Exporting our Expertise
At 16, he was revolted by the injustices he saw in his native Honduras and wanted to change the world. Today, Pedro Mejia is a social worker with the Chronic Viral Illness Service of the McGill University Health Centre (MUHC) and is organizing a transfer of knowledge trip to Honduras for the second time. This is the second humanitarian project he has developed with his colleagues at the MUHC.
From left to right : Pedro Mejia, Dre Luisamaria Pineda epidemiologist; Alison Wong, pharmacist, Dr Francisco Herrera, director, Universidad Nacional autonoma de Honduras campus Valle de Sula (UNAH-VS); Dre Ruby Perla, pharmacist, Dr Jason Szabo, treating physician, Dre Martha Lorena Pinto, teacher, UNAH-VS, Dr Tommy Wong
From sending material to sharing gray matter
The idea of helping Honduras sprang up in Pedro’s mind during a trip he made ther e with his Quebec friends in December 2002. “We visited a hospital and found that the healthcare needs were huge,” says Pedro. “We decided to do something once we got back home.”
“With my friends and the co-operation of several colleagues at the MUHC, we began to gather materials that no longer met Canadian standards,” he says. “What was headed to the garbage, was packed up and sent to Honduras.”
Between 2003 and 2009, Pedro and his comrades made several shipments. At the very beginning, a sponsor paid for sending 120 boxes. Then, for several years, the company Gildan Activewear handled the deliveries, free of charge.
“Organizing all this was difficult,” he says, adding that he wants to offer more sustainable assistance. He did recently take advantage of the closure of the former Royal Victoria Hospital in 2015 to recover old beds and 450 boxes of equipment.
“Once there, the beds were refurbished and are absolutely unrecognizable now,” he says.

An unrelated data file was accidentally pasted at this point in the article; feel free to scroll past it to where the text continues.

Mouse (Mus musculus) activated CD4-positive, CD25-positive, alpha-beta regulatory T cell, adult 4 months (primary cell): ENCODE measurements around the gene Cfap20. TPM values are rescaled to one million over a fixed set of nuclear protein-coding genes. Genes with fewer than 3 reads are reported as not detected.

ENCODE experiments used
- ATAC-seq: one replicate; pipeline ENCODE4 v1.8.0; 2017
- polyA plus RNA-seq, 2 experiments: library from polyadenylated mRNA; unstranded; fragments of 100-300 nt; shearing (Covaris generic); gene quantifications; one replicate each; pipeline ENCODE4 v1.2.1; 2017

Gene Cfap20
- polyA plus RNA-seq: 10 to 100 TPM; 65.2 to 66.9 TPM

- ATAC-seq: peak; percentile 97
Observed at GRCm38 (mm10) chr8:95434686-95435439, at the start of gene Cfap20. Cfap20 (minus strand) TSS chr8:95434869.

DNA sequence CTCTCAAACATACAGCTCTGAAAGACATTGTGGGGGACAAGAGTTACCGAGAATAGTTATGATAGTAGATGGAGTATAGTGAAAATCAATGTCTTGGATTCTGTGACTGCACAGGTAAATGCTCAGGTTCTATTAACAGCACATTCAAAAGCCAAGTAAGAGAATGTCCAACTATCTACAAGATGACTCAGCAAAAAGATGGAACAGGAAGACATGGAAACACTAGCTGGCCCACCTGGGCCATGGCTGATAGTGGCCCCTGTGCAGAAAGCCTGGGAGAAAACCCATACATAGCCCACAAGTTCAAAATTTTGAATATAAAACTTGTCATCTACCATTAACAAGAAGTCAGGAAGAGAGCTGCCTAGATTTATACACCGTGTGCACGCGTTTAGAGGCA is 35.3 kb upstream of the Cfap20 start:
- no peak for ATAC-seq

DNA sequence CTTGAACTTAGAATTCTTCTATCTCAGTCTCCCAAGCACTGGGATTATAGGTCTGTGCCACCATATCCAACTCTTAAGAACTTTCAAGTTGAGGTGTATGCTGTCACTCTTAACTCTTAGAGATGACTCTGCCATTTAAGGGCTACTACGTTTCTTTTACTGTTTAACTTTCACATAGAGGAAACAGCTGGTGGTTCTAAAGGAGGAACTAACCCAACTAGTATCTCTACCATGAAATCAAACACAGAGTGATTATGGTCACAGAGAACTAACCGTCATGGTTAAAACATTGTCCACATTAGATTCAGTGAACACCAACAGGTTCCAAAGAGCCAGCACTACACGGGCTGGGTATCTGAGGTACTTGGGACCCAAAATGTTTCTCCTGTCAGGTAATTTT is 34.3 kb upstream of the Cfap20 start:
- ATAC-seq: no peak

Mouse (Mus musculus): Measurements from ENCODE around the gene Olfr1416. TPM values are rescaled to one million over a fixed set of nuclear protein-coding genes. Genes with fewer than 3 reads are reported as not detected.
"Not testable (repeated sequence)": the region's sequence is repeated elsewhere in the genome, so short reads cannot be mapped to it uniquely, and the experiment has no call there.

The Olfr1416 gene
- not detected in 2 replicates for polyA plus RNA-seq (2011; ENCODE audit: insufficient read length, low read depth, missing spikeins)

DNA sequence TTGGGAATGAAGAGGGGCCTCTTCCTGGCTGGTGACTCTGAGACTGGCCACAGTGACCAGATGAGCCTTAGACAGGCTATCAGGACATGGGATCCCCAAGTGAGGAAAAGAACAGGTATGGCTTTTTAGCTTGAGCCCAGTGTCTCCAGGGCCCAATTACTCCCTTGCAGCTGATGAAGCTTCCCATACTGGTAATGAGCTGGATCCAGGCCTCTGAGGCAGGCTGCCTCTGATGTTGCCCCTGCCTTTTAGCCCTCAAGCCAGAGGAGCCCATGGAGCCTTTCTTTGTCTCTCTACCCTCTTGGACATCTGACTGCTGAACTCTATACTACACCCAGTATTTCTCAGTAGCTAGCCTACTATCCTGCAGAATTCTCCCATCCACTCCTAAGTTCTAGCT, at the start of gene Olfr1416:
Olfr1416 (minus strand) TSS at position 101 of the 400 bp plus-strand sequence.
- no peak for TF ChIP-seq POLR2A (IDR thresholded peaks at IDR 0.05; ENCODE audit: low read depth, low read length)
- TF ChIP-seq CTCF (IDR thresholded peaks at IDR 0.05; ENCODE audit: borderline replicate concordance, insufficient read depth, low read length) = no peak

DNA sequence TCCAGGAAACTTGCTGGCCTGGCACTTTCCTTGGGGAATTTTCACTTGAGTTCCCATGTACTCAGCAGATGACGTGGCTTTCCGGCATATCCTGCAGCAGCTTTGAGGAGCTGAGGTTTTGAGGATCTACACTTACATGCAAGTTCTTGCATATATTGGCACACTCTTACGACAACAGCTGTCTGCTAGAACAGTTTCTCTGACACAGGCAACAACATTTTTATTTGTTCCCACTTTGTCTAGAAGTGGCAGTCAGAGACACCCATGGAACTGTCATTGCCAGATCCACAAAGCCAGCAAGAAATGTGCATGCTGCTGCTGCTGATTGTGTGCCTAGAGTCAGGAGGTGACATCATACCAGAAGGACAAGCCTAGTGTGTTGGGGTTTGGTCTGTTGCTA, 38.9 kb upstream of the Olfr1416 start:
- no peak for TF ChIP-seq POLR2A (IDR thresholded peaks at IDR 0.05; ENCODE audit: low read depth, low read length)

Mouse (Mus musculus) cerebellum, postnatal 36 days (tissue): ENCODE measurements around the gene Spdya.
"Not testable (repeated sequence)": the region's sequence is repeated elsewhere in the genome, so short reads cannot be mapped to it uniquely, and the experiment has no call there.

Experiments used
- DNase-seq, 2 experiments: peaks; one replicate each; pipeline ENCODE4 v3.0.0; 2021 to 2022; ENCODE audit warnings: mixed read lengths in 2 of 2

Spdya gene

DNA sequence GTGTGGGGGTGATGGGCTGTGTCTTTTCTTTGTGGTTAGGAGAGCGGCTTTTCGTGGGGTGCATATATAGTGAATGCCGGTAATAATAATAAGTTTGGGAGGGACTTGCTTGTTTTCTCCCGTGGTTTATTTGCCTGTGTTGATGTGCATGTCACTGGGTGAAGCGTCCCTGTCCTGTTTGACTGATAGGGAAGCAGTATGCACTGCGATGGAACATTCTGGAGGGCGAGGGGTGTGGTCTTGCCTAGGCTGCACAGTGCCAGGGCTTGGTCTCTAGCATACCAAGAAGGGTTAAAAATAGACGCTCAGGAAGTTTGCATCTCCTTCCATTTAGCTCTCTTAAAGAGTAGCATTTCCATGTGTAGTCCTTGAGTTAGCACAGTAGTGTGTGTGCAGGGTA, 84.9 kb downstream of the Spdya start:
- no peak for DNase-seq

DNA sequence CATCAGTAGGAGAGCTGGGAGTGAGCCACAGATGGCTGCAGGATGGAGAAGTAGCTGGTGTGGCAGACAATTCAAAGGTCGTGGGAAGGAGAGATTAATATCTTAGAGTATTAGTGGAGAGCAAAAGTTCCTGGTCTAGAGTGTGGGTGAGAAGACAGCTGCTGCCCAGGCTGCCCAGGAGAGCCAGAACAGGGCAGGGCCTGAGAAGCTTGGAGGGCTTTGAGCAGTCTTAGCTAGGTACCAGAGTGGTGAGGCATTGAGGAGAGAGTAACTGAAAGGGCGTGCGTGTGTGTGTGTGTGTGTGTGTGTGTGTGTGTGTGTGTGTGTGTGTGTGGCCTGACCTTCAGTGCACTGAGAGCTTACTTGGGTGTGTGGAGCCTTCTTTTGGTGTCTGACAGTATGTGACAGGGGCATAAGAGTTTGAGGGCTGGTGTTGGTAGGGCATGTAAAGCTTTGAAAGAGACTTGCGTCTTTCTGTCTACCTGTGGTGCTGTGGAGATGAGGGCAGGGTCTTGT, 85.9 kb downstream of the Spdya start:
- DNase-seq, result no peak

A new project
Pedro thought about transferring expertise when he spoke to his colleague, MUHC pharmacist Alison Wong.
“In Honduras, people cannot afford to attend a learning conference; it’s not within their reach,” he explains, “We thought we could offer what is most valuable: our knowledge. The idea is to offer training that can be passed along.”
Alison quickly agreed to embark on the project, along with Dr. Jason Szabo, a treating physician in the MUHC Chronic Viral Illness Service. From then on, Pedro activated a network of contacts in Honduras, including an HIV specialist, university professors and health managers.
The project took shape and the trio left in the winter of 2017. In all, three conferences were held: two in San Pedro Sulla, the economic capital of the country, and one in the small town of El Progreso, Pedro’s home town.
“The organizing committee offered us a hotel, meals and transportation in the two cities. We paid for the plane tickets, which we got at a low price,” says Pedro.
The first conference was held at the Universidad Nacional Autonoma de Honduras Valle de Sula Campus and welcomed more than 400 students in pharmacy, medicine and nursing. The other two were held in hospitals.